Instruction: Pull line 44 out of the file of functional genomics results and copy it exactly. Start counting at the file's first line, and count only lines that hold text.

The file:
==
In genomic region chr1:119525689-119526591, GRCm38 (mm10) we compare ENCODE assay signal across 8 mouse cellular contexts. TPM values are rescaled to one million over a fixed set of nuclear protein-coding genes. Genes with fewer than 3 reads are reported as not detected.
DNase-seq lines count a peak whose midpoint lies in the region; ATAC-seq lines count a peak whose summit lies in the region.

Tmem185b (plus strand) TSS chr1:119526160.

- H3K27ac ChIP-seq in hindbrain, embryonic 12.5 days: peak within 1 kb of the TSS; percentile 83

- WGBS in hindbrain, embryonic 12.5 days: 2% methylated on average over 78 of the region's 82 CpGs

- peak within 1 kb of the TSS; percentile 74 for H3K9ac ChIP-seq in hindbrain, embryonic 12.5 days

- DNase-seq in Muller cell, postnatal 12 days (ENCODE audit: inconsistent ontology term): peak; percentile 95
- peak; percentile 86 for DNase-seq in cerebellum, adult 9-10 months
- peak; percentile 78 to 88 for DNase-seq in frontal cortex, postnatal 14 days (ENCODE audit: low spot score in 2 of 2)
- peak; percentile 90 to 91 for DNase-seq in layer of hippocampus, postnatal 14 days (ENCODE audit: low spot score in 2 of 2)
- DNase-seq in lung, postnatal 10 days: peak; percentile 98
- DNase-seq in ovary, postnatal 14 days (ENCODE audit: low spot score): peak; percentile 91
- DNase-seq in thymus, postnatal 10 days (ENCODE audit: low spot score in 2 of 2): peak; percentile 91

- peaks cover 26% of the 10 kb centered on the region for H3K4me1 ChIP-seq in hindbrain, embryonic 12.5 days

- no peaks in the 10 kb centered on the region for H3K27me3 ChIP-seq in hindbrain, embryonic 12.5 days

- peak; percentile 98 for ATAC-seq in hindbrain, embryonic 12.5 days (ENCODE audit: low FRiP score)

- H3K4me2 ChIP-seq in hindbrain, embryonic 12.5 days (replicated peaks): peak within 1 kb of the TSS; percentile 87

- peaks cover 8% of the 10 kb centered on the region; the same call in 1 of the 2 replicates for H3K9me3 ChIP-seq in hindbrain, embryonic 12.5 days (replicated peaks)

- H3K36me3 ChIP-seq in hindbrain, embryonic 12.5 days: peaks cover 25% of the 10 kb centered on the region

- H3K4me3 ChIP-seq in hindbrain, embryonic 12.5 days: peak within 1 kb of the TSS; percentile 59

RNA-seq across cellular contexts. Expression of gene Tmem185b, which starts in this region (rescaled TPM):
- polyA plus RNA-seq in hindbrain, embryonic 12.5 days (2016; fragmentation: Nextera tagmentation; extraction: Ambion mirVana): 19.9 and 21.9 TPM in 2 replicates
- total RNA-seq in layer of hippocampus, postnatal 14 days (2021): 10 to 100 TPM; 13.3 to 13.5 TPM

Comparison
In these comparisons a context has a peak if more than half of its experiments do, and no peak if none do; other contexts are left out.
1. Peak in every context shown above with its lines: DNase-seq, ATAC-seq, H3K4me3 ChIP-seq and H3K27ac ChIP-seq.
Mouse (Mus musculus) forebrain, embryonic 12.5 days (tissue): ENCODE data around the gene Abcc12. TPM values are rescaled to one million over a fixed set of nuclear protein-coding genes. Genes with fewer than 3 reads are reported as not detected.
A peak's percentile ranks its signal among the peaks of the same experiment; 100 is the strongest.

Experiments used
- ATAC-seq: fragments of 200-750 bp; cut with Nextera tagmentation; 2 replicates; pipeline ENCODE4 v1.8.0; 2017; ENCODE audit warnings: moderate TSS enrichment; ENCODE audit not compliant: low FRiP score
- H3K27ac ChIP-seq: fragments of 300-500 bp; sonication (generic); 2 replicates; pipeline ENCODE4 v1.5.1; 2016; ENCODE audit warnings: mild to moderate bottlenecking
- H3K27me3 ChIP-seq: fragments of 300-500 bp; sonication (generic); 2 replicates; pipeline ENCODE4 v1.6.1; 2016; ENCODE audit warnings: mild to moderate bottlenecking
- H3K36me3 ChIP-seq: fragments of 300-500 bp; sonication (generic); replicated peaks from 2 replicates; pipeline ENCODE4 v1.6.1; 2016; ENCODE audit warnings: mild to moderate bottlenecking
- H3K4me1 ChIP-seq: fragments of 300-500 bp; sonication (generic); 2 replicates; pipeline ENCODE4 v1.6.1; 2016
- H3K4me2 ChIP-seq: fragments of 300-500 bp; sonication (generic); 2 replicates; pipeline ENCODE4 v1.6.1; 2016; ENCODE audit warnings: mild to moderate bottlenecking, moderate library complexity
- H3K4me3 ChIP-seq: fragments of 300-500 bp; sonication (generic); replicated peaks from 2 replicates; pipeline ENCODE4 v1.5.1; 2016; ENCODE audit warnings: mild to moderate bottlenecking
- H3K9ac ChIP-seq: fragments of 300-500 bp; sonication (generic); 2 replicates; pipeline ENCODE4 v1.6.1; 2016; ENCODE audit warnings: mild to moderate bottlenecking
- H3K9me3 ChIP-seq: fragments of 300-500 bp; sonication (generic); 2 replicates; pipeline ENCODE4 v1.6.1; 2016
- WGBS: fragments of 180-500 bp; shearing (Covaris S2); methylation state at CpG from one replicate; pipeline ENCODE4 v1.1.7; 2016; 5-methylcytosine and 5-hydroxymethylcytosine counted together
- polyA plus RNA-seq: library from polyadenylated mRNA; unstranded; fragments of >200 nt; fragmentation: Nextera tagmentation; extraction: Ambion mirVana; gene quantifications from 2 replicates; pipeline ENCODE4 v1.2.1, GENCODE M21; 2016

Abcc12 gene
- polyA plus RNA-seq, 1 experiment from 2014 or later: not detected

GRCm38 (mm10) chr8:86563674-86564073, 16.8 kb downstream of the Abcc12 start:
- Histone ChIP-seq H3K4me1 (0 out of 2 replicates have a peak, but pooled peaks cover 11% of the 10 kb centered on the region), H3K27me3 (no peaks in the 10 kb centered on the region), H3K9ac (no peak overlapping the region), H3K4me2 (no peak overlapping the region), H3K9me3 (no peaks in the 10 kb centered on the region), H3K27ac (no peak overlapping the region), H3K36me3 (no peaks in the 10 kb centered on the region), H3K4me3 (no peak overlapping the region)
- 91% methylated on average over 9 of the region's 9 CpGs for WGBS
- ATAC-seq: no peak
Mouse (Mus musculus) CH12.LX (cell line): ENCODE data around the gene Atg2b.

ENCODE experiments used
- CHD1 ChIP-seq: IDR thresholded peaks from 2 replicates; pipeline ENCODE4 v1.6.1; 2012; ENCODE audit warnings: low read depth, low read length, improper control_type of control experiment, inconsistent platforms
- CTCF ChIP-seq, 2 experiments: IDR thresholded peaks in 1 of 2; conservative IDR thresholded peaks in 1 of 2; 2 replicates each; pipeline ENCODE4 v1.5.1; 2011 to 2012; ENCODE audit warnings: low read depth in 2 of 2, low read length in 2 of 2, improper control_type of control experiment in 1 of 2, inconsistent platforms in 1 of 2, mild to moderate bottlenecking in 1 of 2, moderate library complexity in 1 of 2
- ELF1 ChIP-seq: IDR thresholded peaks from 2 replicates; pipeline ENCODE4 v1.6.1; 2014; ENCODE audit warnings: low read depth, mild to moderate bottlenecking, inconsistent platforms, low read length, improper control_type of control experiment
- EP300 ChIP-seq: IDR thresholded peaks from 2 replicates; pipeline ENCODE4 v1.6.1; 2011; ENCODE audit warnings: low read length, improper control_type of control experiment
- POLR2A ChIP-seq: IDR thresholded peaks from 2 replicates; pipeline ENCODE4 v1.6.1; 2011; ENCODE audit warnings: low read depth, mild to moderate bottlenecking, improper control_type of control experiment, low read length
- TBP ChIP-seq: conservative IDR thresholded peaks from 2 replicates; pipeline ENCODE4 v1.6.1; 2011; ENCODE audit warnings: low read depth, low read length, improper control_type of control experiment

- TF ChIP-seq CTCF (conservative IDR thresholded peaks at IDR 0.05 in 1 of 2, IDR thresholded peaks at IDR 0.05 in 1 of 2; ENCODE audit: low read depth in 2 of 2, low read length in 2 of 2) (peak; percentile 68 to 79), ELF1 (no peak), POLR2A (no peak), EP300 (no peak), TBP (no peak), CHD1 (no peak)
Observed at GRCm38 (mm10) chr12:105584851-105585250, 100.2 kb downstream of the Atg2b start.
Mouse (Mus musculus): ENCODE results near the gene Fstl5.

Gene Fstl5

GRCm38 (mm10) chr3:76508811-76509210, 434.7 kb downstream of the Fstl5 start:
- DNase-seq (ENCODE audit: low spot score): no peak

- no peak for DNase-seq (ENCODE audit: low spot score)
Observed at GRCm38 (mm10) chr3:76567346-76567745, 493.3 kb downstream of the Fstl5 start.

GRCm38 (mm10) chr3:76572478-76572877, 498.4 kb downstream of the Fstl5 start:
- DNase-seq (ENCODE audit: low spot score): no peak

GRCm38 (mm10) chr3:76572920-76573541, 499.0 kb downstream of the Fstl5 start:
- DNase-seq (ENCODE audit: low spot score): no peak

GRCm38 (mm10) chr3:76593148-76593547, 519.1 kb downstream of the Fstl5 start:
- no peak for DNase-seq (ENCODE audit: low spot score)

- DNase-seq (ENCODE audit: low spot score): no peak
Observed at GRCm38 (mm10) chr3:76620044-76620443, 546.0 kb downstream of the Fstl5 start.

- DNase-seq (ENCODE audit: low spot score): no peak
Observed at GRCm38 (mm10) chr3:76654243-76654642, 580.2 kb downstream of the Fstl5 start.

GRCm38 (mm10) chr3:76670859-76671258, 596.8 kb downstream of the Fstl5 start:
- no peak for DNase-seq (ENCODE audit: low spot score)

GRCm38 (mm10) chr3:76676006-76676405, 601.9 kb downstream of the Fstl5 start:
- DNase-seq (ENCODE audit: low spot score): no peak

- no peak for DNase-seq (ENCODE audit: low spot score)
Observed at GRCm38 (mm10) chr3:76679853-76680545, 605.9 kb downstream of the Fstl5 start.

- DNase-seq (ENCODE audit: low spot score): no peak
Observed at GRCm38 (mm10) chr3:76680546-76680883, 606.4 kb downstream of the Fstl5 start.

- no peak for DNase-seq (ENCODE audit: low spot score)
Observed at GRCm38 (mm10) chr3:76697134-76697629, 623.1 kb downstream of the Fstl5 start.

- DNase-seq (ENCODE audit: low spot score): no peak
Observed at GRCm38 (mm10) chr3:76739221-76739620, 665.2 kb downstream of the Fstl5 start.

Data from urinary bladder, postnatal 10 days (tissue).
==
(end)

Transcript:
- Histone ChIP-seq H3K4me1 (0 out of 2 replicates have a peak, but pooled peaks cover 11% of the 10 kb centered on the region), H3K27me3 (no peaks in the 10 kb centered on the region), H3K9ac (no peak overlapping the region), H3K4me2 (no peak overlapping the region), H3K9me3 (no peaks in the 10 kb centered on the region), H3K27ac (no peak overlapping the region), H3K36me3 (no peaks in the 10 kb centered on the region), H3K4me3 (no peak overlapping the region)